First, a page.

The LIBOR/ TIBOR ‘Scandal’
The large fine imposed on RBS last week suggests that a ‘scandal’ took place in the banking world over the setting of LIBOR. Yes – there was probably systematic mis-pricing of LIBOR which enabled some traders and some banks to profit at the expense of others. But the LIBOR issue simply highlights a much wider problem in financial markets which is that many ‘prices’ quoted in markets are not market prices at all. Instead they are prices based on computer models, matrix pricing or sheer guesswork, which may or may not produce ‘accurate’ prices. The reason for using computers models and guesswork is that in many financial products there actually are no transactions at all or very few even over periods of some weeks or months and thus no market prices.
In fact the key function of a market is to ‘discover the price’ so the problem with any asset which does not trade frequently is that prices have to be ‘made up’. LIBOR, for example, is calculated by the British Bankers Association (BBA) based on the answers received to this question which is posed daily to major banks:
“At what rate could you borrow funds, were you to do so by asking for and then accepting inter-bank offers in a reasonable market size just prior to 11 am?”
Unfortunately, as the BBA website notes:
“libor is not necessarily based on actual transactions, as not all banks will require funds in marketable size each day in each of the currencies/ maturities they quote and so it would not be feasible to create a full suite of LIBOR rates if this was a requirement. However, a bank will know what its credit and liquidity risk profile is from rates at which it has dealt and can construct a curve to predict accurately the correct rate for currencies or maturities in which it has not been active.”
In other words, LIBOR rates are ‘made-up’ numbers.
The reason why this problem became worse after the financial crisis broke out in 2007 is that from the date on, banks generally were very unwilling to lend to each other at all, particularly as such lending is unsecured, unlike mortgage lending for example. Instead, banks were mostly lending to the Bank of England which acted as an intermediary and in turn, lent on to other commercial banks and thereby took on the risk of their collapse and consequent losses which other commercial banks would not. Thus numbers simply had to be made up. What bank, in such circumstances, would want to signal to the world that it would have a problem trying to get a loan from another bank by quoting a higher number rather than a lower one? All the incentives were towards quoting a lower rate.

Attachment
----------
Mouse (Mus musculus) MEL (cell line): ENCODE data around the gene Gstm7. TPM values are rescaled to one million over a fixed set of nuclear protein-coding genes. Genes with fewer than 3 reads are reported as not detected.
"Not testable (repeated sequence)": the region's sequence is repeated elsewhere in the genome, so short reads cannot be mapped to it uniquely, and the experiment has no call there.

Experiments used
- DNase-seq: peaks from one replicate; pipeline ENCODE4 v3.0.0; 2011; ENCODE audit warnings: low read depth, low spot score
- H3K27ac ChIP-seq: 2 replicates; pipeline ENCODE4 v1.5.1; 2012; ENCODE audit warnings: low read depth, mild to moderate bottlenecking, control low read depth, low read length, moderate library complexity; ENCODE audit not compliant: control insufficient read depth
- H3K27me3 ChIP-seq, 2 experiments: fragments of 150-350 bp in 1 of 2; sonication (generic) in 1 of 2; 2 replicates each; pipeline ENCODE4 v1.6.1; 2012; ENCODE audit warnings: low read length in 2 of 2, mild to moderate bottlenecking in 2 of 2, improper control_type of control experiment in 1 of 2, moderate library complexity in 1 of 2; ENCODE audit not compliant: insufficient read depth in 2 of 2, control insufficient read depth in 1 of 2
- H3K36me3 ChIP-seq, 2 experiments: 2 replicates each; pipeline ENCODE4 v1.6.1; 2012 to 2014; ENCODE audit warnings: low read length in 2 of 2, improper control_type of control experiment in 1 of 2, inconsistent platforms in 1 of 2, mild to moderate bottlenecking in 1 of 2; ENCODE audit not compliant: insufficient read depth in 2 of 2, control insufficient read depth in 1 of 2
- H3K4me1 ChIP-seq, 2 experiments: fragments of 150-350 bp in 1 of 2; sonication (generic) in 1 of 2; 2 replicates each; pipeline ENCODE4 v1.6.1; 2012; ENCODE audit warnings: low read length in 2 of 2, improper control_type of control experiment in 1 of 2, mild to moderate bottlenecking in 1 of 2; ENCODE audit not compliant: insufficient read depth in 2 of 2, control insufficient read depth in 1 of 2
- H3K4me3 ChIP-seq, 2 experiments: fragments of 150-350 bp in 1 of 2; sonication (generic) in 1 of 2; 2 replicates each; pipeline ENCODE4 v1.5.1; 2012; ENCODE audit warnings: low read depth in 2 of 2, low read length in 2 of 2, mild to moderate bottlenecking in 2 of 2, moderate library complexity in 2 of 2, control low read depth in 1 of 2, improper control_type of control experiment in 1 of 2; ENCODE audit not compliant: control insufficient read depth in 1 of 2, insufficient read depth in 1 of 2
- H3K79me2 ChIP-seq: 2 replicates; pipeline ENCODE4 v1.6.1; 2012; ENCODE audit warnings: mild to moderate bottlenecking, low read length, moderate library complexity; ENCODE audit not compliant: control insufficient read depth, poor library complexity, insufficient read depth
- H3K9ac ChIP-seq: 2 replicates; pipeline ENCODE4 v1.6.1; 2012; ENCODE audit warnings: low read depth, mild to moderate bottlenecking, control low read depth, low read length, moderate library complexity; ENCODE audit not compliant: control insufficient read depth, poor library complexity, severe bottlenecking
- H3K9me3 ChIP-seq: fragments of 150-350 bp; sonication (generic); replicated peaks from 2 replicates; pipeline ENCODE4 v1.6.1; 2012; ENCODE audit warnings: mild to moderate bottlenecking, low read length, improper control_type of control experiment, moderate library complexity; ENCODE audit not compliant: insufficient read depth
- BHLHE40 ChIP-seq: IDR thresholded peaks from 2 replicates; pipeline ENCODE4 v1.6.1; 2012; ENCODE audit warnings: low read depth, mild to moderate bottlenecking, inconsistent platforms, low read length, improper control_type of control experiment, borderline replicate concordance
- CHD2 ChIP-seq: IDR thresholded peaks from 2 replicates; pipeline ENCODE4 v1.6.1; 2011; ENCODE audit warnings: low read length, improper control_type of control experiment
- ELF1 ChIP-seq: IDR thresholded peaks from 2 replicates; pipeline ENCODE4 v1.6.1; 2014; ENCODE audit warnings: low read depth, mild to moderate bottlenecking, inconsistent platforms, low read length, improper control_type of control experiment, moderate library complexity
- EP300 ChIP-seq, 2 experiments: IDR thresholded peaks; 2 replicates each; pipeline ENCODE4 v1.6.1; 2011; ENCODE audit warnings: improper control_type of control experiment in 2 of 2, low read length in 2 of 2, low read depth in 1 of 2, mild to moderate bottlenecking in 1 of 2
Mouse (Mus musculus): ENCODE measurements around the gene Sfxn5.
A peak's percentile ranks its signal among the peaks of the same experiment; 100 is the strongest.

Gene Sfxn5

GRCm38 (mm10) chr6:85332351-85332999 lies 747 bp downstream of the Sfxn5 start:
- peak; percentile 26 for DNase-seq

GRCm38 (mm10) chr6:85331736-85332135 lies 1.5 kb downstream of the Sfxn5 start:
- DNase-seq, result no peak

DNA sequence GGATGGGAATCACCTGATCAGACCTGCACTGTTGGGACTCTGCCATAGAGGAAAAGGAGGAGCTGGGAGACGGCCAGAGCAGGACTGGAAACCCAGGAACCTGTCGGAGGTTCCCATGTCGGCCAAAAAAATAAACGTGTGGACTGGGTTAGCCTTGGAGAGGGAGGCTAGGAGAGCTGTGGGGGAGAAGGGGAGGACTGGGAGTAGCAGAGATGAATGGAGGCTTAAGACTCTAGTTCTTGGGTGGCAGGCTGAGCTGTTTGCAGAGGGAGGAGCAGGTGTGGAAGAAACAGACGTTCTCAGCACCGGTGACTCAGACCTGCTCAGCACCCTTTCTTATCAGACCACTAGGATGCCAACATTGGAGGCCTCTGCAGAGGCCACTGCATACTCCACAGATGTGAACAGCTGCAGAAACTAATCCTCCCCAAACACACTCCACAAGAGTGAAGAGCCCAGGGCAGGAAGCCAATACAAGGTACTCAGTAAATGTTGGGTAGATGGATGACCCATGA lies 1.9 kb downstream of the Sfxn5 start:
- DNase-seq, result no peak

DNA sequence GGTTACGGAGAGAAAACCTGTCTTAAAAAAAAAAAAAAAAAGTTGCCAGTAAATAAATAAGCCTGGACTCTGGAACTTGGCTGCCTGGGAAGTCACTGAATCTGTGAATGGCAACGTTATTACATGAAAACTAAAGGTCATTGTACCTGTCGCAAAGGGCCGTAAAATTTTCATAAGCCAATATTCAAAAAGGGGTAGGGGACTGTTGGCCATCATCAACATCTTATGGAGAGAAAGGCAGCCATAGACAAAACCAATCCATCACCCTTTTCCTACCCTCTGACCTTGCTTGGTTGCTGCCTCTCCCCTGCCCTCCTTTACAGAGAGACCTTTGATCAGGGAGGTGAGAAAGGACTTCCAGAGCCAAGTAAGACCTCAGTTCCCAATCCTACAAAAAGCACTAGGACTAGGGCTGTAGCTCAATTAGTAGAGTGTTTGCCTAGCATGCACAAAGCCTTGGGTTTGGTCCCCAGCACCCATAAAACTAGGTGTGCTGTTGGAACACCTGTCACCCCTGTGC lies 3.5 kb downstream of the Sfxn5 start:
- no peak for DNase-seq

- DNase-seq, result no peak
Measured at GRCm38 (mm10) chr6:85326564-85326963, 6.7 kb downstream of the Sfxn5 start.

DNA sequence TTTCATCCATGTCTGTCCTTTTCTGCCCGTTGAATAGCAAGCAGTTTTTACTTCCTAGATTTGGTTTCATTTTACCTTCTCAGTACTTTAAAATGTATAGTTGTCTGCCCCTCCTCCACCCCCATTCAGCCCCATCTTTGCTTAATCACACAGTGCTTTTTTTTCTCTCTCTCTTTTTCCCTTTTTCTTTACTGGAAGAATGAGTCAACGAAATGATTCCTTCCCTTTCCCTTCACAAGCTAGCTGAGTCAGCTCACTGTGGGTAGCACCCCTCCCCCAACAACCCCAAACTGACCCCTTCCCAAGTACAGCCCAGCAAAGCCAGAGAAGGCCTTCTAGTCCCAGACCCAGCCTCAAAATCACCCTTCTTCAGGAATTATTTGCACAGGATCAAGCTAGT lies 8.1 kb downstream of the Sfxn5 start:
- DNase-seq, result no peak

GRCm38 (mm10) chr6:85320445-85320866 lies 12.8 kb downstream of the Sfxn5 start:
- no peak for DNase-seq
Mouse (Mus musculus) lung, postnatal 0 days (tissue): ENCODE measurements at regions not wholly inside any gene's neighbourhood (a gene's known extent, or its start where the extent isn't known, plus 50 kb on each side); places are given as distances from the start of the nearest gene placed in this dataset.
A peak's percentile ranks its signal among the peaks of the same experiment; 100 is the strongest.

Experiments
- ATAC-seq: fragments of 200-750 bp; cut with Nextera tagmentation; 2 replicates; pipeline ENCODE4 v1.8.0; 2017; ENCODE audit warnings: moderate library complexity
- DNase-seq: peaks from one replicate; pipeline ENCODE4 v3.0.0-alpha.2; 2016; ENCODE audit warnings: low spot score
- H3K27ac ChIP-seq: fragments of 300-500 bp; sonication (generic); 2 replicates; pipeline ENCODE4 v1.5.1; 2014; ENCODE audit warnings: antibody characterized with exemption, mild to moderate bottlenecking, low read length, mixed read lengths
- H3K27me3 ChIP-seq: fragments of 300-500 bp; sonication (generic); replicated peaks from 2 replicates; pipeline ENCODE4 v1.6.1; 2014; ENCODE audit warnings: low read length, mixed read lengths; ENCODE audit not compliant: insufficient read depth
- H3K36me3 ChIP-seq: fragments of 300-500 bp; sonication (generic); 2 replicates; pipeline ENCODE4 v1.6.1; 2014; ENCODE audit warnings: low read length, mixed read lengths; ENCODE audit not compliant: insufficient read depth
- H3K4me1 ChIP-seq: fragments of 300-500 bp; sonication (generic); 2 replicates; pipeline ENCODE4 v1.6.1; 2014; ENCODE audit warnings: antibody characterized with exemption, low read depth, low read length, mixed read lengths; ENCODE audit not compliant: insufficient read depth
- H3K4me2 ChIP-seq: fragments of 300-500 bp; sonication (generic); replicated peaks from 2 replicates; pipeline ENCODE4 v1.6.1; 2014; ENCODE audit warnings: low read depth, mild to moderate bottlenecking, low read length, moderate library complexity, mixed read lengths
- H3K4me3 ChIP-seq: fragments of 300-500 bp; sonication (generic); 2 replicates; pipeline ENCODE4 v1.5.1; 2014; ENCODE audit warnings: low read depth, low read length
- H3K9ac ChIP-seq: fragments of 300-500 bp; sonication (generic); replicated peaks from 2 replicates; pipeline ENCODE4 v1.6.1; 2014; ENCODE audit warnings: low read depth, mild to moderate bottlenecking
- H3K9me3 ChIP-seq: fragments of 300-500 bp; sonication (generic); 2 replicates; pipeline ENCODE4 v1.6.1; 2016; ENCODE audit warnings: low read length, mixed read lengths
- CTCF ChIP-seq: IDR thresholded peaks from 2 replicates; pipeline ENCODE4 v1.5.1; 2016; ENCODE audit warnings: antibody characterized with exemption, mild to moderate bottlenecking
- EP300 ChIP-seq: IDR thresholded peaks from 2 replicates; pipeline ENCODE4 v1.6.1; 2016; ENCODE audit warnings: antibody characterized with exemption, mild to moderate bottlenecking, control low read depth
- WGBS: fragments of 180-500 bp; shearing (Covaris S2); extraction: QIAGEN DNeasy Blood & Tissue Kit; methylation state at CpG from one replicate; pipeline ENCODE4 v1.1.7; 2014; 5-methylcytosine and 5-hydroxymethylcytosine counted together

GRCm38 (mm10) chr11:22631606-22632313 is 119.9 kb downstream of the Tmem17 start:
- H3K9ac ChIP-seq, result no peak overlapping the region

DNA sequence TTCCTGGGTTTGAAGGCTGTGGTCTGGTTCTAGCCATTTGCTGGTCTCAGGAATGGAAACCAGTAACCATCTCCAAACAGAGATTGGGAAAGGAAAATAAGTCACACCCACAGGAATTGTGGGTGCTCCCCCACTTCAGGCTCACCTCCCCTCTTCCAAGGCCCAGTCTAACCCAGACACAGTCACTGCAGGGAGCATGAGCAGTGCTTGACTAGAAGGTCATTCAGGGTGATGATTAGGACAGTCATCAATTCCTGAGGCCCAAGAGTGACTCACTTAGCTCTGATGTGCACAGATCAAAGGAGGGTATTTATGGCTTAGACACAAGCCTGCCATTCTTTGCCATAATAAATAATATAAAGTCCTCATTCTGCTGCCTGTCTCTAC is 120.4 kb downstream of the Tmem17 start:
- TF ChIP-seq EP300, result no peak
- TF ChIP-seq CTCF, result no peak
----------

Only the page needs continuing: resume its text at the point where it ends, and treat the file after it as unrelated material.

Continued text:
In the case of the comparable set of rates based on the Japanese yen rather than on sterling or dollars, there has been an even greater problem. There are two reference rates for yen, one is LIBOR in yen which is used internationally and one is TIBOR which is the domestic reference rate. They should be the same and, before 2009 they were. However, the Financial Times quotes a former ‘star’ trader in Tokyo as saying that the way in which banks there made excessive profits without the knowledge of customers was by using the lower LIBOR rate when arranging to borrow funds and a higher TIBOR reference rate to lend funds. Indeed, the industry association for the banks in Japan has stated that in December 2012, actual transactions in yen between banks were going through at 0.17% while TIBOR was at 0.32%. Since mortgages are based on a base rate of TIBOR plus a spread (margin), banks were making not only the spread quoted to customers but also benefitting from actually borrowing money at around half the rate of the official base rate.